It’s good to know that Sony Entertainment is following Japan’s pacifist policies in swiftly obliging North Korean interests and canceling the release of The Interview, the comedy about assassinating the Stalinist state’s leader. Nice move. North Korean cyber terrorists are clearly behind the hacking of Sony Entertainment and the 9/11 style threats to any theatre that showed the film, an impossible threat to carry out according to security experts, convinced the corporation to run for cover. It’s main stars Seth Franco and James Rogen are practically in hiding, and the First Amendment Rights so valued by Hollywood, especially in matters like explicit sex and on-screen violence, are somehow missing in action from the quick retreat. It is hard not to sympathize with the perhaps irrational fear that Rogen and Franco must be feeling, but if you are going to do a brutal comedy about North Korea, you would be silly not to expect some sort of screeching response from the regime.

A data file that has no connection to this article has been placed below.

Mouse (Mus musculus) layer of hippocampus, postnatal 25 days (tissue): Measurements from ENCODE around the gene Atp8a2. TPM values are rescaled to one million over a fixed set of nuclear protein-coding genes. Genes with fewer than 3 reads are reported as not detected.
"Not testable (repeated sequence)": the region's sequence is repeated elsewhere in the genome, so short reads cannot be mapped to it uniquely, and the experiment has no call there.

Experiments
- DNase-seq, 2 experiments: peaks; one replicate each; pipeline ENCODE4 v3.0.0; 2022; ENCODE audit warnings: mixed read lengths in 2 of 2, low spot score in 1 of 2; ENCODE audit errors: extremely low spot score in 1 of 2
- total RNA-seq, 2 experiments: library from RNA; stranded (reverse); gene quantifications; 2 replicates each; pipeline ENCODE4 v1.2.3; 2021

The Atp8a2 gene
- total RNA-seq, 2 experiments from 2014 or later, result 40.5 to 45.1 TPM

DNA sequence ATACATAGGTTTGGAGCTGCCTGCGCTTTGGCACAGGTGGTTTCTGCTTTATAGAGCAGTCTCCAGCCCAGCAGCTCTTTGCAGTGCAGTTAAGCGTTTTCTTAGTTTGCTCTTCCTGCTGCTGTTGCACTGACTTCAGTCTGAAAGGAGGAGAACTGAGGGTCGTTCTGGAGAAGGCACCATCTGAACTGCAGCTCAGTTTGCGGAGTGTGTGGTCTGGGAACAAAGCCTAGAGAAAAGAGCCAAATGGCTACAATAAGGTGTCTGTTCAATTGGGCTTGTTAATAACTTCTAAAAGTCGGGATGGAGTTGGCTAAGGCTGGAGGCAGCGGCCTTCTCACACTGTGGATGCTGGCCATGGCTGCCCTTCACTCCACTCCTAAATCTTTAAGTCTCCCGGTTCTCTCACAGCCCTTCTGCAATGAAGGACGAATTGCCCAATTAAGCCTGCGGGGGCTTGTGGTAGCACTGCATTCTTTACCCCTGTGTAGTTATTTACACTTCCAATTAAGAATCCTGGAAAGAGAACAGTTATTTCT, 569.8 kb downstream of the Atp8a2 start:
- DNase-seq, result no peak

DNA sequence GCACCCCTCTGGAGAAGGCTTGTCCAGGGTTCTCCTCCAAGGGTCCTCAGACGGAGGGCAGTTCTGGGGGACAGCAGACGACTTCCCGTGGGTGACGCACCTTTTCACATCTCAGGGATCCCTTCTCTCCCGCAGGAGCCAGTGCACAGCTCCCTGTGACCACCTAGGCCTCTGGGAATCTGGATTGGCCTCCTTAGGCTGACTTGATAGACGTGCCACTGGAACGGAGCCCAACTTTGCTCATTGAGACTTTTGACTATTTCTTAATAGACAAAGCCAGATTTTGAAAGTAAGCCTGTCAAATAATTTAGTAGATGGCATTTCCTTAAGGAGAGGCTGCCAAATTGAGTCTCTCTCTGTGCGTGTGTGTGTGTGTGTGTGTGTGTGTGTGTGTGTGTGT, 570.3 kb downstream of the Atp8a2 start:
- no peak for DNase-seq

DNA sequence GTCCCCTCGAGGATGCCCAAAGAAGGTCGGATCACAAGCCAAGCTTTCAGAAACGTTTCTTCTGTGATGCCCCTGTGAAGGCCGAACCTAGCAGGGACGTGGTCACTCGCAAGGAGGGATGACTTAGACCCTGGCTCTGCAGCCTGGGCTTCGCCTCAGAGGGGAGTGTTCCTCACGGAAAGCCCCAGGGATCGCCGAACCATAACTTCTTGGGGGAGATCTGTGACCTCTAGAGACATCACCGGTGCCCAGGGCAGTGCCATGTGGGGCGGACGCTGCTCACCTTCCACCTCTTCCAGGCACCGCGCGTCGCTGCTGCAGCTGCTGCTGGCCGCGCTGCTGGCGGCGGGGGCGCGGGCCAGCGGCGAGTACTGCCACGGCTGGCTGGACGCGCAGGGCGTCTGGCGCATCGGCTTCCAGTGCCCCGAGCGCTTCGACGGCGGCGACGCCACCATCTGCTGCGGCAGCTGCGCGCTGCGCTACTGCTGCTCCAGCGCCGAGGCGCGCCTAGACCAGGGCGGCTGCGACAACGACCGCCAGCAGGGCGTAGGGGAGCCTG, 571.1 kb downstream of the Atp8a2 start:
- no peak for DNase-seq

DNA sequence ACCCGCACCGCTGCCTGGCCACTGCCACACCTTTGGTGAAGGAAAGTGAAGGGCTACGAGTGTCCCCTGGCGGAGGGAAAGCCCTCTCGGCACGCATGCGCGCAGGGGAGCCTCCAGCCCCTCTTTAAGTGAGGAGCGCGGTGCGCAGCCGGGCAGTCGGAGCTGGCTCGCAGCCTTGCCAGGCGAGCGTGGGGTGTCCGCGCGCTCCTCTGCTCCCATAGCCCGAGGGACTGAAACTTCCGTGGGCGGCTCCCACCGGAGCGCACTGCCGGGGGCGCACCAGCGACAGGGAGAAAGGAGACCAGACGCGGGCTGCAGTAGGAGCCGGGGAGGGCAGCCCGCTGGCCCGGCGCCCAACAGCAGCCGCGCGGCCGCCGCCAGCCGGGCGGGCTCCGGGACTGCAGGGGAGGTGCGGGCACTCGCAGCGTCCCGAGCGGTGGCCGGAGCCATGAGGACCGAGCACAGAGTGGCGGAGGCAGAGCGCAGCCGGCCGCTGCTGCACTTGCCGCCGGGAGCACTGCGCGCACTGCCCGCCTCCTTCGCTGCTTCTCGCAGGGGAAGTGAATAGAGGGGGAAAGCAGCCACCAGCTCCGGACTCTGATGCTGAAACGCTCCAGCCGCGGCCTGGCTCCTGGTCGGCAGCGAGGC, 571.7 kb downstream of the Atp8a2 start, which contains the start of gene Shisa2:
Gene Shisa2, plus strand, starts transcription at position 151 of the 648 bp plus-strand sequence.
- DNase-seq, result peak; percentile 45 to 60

As a post-modern exercise in the absurd, the script when we actually get to see it might be amusing, but as a political fact that produces reactions, it is something more real, more sweaty and in your face. Hopefully Franco, Rogen, and others associated with the film will change their minds and stand up for their creation, whatever its artistic merits. If they don’t they will raise the suspicion that their film was an adolescent prank that blew up in their faces, an awkward turn of phrase given the admittedly absurd threats. Freedom of thought carries, or should carry, the burden of responsibility, and hopefully that responsibility leads the thinker to certain limits on their expression. And if the thinker chooses to stretch those limits, they also bear the responsibility for at least being conscious of the effects their thought, expressed in speech or art or any other form, produces in society at large. It is seems to be common currency for the last few decades to label that burden of responsibility as self-censorship or repression, or some form of archaic taboos. The creators of The Interview should bear that responsibility with enthusiasm and spunk in the face of yet another seemingly psychotic threat from the regime in Pyonyang.

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